Of these many apples, without doubt, the most useful to humankind is Appleseed’s knotty little crabapple, an apple suitable to cider, to sauce, to pies (when sugared), to the pleasure of livestock, and for the necessity of property ownership—as you might know, in Ohio, some properties were mortgaged only after an apple grove was in production. Once, these tart “little spitters” grew most everywhere upon the savanna, being as they were seed grown natural, bird carried, water washed and wind swept. These days, we seldom find Johnny’s tart, knotty apples wild growing anywhere, roadside or wind kissed field: roads have been flat-widened and stamped-out houses have crowded over fields as-far-as the eye-can-see. Then too, alike art, tart or sweet, taste has been bred-out of the apple, especially out of the oxymoronic “red delicious”. Many are the causes of aesthetic decline: mass production, mechanization, regulation, neglect, loss of tradition.
Of tradition, we can guess that an envious few would blame George Washington for the disappearance of the apple, after-all, he owned slaves and there is an account of the young George eagerly axing a tree to death, which sin, when Washington presided, was tightly, inextricably woven into the fabric of the nation, but this is not so: the important lesson is that Washington, even as a boy would in honesty admit a mistake and set to rights. “I cannot tell a lie” might, in fact, be an illustrative prevarication of an inventive author. Yes, we cannot be certain of the veracity of Weem’s account, neither can we trust the self-congratulatory industries that profit by eroding America’s foundation.
So, it might be true that young Washington did not chop a cherry tree with his new-shinny ax, it might be that the small-chopped tree was an apple. Here, at Mount Vernon, progressively told, we have evidence of an inherited proclivity: Washington would bind his apples in espalier, training them to be beautiful and to behave, that he would squash them, pulverize them, ferment them and serve them to pliable citizens to win votes, as successfully he did in the 1748 Virginia House race when he brazenly served 144 gallons of hard apple-cider, a serving which launched George’s suspicious political career. Yes, “I cannot tell a lie” might be a metaphor, although, in truth, it is our stories, our myths and legends, more than our government or the actuary, which creates us, which sustains us.
The two great stories of the apple in America are Johnny’s seeds and George’s servings: both are instructive, both flow through the apple-cider stream of our republic.
Of the stream: overbearing government it was that imposed prohibition, that cracked and drained the rich, old cider jugs, that banished George’s and Johnny’s beloved hard-cider from our pleasure. You remember: more axes, and Amendment, and intolerant, intemperate feminists who forced hearty labor into clean-scrubbed, hands-folded pews, imposed that tyranny of the hen-house, that demand upon strong men to serve in their need the weak, to hoe the fields, to build the roads, to hammer the houses and to tinker the chairs upon which wide, soft, feminist bottoms in comfort spread.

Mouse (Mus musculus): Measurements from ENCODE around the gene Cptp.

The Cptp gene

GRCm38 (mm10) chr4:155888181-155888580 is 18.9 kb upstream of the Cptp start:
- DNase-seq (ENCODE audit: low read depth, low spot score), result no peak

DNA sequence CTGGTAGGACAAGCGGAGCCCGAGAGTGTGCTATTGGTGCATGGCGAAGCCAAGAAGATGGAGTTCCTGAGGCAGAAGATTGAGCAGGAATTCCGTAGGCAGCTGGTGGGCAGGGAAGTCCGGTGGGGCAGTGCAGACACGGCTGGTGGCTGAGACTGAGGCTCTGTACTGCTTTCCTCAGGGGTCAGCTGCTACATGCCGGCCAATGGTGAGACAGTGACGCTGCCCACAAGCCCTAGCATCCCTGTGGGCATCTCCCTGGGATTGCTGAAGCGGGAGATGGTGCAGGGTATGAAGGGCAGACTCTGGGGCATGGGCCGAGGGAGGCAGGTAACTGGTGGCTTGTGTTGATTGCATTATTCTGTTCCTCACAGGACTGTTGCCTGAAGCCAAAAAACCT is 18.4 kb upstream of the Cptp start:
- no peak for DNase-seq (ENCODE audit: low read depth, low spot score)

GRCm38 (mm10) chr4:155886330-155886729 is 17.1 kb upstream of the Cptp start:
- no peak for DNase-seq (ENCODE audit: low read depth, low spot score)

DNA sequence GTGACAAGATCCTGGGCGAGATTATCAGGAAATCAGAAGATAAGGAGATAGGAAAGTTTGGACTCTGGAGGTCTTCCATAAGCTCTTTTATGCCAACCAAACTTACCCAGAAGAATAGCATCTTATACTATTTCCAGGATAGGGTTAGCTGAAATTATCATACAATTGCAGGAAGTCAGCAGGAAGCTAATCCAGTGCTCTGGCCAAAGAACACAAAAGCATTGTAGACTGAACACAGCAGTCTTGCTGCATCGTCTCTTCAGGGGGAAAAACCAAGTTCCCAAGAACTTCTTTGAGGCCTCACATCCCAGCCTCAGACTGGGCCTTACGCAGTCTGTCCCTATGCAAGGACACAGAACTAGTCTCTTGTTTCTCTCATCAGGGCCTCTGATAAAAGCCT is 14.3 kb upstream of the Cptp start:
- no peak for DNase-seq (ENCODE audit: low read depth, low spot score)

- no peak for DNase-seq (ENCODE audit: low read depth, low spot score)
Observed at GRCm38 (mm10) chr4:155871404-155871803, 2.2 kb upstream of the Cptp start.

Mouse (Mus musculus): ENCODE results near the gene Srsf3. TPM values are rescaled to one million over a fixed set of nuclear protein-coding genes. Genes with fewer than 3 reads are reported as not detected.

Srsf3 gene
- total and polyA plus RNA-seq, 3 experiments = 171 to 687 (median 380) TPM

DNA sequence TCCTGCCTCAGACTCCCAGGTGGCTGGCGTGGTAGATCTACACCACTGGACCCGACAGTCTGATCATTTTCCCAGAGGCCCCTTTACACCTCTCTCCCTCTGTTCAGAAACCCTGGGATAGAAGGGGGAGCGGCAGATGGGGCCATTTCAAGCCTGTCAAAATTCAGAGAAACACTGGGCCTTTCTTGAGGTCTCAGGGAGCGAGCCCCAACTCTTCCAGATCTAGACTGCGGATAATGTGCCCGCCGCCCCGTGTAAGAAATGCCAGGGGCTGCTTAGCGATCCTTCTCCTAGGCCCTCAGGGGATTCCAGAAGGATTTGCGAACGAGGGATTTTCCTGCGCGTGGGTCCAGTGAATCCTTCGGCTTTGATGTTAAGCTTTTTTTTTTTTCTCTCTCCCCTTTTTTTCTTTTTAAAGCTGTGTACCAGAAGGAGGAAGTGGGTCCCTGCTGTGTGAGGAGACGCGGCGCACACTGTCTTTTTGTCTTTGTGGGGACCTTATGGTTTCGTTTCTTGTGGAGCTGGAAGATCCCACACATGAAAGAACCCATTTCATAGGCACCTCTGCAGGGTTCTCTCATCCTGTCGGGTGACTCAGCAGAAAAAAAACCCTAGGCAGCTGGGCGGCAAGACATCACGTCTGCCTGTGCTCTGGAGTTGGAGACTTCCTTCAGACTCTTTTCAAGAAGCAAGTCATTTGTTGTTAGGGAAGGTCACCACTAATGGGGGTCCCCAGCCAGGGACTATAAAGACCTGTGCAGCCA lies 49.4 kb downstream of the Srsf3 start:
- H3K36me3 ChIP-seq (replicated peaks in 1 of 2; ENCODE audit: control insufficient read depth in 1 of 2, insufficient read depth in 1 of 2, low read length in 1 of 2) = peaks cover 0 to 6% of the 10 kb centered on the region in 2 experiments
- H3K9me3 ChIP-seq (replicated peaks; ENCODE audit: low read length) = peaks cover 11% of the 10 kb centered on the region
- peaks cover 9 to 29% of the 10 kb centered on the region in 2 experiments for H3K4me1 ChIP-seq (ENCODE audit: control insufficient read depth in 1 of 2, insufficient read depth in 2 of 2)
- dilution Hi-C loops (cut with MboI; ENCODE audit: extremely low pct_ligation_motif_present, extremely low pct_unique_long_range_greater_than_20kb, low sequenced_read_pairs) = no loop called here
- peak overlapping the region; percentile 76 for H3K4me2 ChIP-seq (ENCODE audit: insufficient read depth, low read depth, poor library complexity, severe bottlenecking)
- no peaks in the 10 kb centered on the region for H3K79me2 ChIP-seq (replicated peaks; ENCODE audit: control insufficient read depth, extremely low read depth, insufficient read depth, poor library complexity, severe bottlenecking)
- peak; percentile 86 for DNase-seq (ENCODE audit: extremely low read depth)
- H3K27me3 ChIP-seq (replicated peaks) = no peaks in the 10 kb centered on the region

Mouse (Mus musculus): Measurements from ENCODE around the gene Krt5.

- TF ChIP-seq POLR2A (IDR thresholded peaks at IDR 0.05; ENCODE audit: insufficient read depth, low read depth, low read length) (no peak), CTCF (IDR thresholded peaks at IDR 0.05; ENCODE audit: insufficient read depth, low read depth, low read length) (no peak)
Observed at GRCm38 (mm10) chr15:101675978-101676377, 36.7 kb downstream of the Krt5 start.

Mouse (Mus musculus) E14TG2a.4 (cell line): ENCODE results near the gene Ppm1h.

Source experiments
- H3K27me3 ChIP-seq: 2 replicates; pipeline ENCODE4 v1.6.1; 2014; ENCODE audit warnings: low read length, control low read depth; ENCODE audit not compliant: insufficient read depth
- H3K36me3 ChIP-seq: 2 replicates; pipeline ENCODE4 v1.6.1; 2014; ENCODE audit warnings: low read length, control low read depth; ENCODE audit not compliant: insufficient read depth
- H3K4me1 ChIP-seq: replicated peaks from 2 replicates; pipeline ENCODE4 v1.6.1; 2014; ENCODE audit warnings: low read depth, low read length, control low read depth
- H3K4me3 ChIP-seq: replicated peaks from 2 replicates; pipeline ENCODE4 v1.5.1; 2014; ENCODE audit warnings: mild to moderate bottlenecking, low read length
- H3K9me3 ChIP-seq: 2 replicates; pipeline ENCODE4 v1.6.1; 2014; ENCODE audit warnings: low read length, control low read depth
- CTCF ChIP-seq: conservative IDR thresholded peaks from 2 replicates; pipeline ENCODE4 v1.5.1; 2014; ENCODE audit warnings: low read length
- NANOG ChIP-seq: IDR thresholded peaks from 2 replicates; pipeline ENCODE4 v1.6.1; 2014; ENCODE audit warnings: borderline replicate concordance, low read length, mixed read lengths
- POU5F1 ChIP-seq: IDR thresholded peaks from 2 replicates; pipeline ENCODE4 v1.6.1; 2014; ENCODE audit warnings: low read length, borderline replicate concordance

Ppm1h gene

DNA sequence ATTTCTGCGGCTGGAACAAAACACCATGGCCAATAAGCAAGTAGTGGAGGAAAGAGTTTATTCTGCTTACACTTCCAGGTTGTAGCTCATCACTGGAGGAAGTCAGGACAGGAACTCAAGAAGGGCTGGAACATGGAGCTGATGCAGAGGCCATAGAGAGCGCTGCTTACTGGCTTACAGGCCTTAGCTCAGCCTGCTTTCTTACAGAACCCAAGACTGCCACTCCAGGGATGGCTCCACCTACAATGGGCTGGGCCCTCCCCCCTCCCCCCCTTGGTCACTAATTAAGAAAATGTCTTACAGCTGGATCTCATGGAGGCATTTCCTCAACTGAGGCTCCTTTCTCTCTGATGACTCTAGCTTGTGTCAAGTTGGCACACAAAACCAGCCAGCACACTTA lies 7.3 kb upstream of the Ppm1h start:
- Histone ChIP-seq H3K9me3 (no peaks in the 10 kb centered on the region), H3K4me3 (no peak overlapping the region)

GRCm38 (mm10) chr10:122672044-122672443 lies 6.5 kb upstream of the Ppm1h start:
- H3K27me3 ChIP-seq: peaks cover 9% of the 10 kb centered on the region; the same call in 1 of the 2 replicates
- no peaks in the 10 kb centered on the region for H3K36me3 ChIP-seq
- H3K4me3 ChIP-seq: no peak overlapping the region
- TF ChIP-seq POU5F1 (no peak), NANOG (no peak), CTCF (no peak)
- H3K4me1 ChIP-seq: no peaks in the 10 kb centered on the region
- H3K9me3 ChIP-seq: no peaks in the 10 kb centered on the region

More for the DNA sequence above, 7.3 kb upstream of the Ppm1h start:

Some Sundays, some little bit of polite reserve and hand-wringing, sure, yet, “nothing to excess”, we are reminded, and a little Sunday goes a long way. Here, I am put in mind of Saint Paul who at Ephesus burned the poetry, the histories, the classical philosophy before being smartly ass-ejected from the city by the artists who created the golden icons of the beautiful goddess, Aphrodite. We men, in time, will have our delusions of feminine beauty and allure—until the sagging—and then, following labor’s long sweat, we shall have our joy in drink, our fellowship in Dionysus, that pleasure in flesh until Sunday-morning’s-boring-hour when by rote we must proclaim the good, the great, and the forever tedious, ever-after. Until then, leave us to our cider and our foibles; surely, all have their faults, which, in good nature, strong men allow.
When not in the spirit of God—Dionysus or Jesus—Johnny Chapman was engaged in planting and speculation, amassing healthy capital which would allow the tilling of fields in preparation for expansive, westward colonization. Dozens of producing nurseries were founded by Chapman, providing for the ten-thousands of fruitful trees which were in lease-contract required to establish frontier homesteads … and Johnny could be a shrewd businessman, most always choosing those pleasant, river-side sites which would by rich cultivation become energetic towns and cities, Marietta, Steubenville, et alibi. And here, upon the Ohio frontier, is found Johnny first in rank, eager, always a bit ahead of the game, boldly trekking westward, confidently buying leases, faithfully clearing and planting then moving along to the next boundary settlement before dutifully returning East to acquire fresh seed from the saw-busy mills. To know Johnny, see him again along Ohio’s rivers in westward trek, colonizing, carrying with him enthusiasm, a full bag of seed, tart-little apples, a free, expansive frontier spirit, economic liberty and God’s good blessing.
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In the screen-novella, Appleseed’s Progress, a telling of seven excellent adventures not commonly known, yet known to be true in the nature of such things. You understand, true of stories, of myths and of legends, true in the words that live in our bones, in our imagination transcendent and everlasting.
Here, beneath a guileless cover live apple-seed rich ideas, Johnny tellings by which we Americans realize ourselves within our self. And there it is … I hope you will enjoy the story; I hope that you will take these adventures, this book as your own.
Appleseed’s Progress , Volume III of “Eden to Ohio”, to be released 30 June 2020